Situated on Elk and Duane Street in New York City, the African Burial Ground is one of the few national monuments you need to see, and pay your respects. In 1991, the burial ground was accidentally discovered, and it soon became clear that it was a burial place for Africans who were either free or still slaves.

The African Burial Ground contained as many as 15,000 skeletons. Today, you can visit this monument to pay respect and bring your kids for some fun activities available there. The three main activities the African Burial Ground offers for the kids include:

  • The Archeological Program
  • Rangers
  • Visiting the park free of charge (for 4th graders)

6. 69th Regiment Armory

National Historic Landmark since 1996.

Okay, this one might not sound interesting or worth visiting–after all, it’s regiment armory. However, that’s far from the truth. The 69th Regiment Armory is special for many different reasons.

Firstly, this armory was built in the beaux-arts style instead of the more traditional fortress-like armories. Because of this, the armory still has that blocky look from traditional armories but also has many additional elements:

  • The Mansard roof
  • Decorative cornices
  • Friezes
  • Memorable brown bricks

If this doesn’t sound interesting, wait until you hear that the 69th Regiment Armory is used by National Guards, but also for various luxurious social events. One of those was Victoria’s Secret Fashion Show.

7. Brooklyn Bridge

National Historic Landmark since 1964.

When we think about New York City (and even New York State), one of the first things that come to mind must be the famous Brooklyn bridge. The bridge spans from Brooklyn to Manhattan over the East River and was built in 1883.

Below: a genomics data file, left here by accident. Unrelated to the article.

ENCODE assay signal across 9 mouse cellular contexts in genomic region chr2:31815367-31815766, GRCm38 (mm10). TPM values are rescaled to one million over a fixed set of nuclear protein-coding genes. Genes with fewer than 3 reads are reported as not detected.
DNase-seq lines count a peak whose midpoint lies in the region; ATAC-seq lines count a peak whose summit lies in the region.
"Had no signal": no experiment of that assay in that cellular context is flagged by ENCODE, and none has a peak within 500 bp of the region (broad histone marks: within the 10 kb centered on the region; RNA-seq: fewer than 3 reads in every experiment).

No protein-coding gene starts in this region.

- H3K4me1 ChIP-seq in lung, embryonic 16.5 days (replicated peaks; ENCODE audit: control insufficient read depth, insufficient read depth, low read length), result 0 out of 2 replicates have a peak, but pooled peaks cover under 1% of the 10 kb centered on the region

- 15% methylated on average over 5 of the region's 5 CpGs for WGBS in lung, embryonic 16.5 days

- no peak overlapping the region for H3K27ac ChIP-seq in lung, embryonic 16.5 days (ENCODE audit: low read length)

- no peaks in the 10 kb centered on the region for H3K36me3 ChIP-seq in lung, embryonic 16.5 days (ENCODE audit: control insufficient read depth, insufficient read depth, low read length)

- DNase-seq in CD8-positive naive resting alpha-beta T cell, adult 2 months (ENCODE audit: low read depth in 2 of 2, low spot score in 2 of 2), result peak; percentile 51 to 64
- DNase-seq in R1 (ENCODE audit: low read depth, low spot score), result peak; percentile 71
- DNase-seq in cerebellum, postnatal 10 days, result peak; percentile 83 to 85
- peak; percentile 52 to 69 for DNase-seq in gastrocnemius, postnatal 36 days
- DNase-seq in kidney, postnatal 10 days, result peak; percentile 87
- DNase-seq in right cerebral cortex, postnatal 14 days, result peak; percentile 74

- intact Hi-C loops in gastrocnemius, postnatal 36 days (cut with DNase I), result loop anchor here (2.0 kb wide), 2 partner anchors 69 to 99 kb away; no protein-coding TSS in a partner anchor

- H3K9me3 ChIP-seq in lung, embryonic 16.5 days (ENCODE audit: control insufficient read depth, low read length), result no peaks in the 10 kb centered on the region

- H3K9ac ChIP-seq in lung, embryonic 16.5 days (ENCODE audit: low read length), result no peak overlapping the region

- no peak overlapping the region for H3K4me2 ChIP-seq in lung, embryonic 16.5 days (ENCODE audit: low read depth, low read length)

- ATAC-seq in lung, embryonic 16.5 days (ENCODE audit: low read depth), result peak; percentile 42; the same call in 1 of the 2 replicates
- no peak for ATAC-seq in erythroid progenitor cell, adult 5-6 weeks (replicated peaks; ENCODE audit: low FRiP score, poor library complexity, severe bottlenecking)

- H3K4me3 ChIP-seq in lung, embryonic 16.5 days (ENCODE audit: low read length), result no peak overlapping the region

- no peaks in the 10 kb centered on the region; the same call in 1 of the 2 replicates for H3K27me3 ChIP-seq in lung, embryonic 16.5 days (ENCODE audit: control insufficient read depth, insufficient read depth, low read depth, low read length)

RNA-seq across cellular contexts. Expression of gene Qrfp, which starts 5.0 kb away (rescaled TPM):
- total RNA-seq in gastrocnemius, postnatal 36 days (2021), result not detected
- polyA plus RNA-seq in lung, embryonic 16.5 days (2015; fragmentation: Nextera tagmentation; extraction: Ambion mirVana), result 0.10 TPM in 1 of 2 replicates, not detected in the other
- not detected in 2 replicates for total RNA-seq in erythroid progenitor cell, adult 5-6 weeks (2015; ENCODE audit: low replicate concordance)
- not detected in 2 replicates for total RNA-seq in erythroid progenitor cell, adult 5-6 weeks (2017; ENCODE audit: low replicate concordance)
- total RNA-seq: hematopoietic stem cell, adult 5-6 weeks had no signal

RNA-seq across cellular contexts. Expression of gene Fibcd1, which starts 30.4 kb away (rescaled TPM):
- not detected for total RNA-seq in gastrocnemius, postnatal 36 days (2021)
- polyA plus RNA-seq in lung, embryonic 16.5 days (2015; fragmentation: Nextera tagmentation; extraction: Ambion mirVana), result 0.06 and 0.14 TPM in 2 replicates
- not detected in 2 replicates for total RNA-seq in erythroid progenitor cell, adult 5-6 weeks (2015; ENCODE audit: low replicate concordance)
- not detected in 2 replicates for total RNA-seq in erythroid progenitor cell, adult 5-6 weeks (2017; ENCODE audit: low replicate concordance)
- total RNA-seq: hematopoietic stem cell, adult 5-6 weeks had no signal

If you’re looking for a national historic landmark in NYC, then you’re in luck–you can cross the Brooklyn bridge’s 6000 feet (1828 m) free of charge. You can also use bike lanes if you’re a fan of cycling or car lanes if you’re driving.

8. Louis Armstrong House

National Historic Landmark since 1976.

After he died in 1971, Louis Armstrong’s wife, Lucille, worked hard to make their home in Queens, New York City, a national historic landmark. Five years later, in 1976, that happened. Today, you can visit Lous Armstrong House, which is now a museum, and enjoy a unique experience.

Louis Armstrong House offers:

  • Seminars
  • Workshops
  • Concerts
  • Guided tours

The house doesn’t look like much on the outside, but the experience of being in the space where one of the most famous jazz musicians lived is like nowhere else. The price ranges from $15 for adults to $12 as the discount price, and it’s worth every penny.

9. Montauk Point Lighthouse

National Historic Landmark since 2012.

Our next national landmark (and a recent one at that) in New York state takes us to Long Island. Right at the farthest eastern end of Long Island lies Montauk Point Lighthouse. The scenery you can see from the top of the lighthouse is enough and worthwhile for your visit, but there’s more.

The reason this lighthouse has a special place in New York state’s (and the US’s) history lies in the fact that George Washington himself ordered its construction in 1796. As such, Montauk Point Lighthouse is the fourth oldest lighthouse in the US.

Once you’re there, you can climb the lighthouse itself but also explore the grounds and enjoy the unbelievable landscape. The blue sea covers the horizon on one side and beautiful green meadows on the other.

10. Top Cottage

National Historic Landmark since 1997.

Top Cottage served as a retreat for President Franklin D. Roosevelt, and today, it’s part of the National Park Service’s Home of Franklin D Roosevelt site, which includes other buildings as well. It’s a fairly small cottage located in Duchess County, NY.

The site is surrounded by forest, and the cottage seems to be a perfect fit for the natural environment there (partly because it has only one floor, so it’s quite low and built out of gray stone).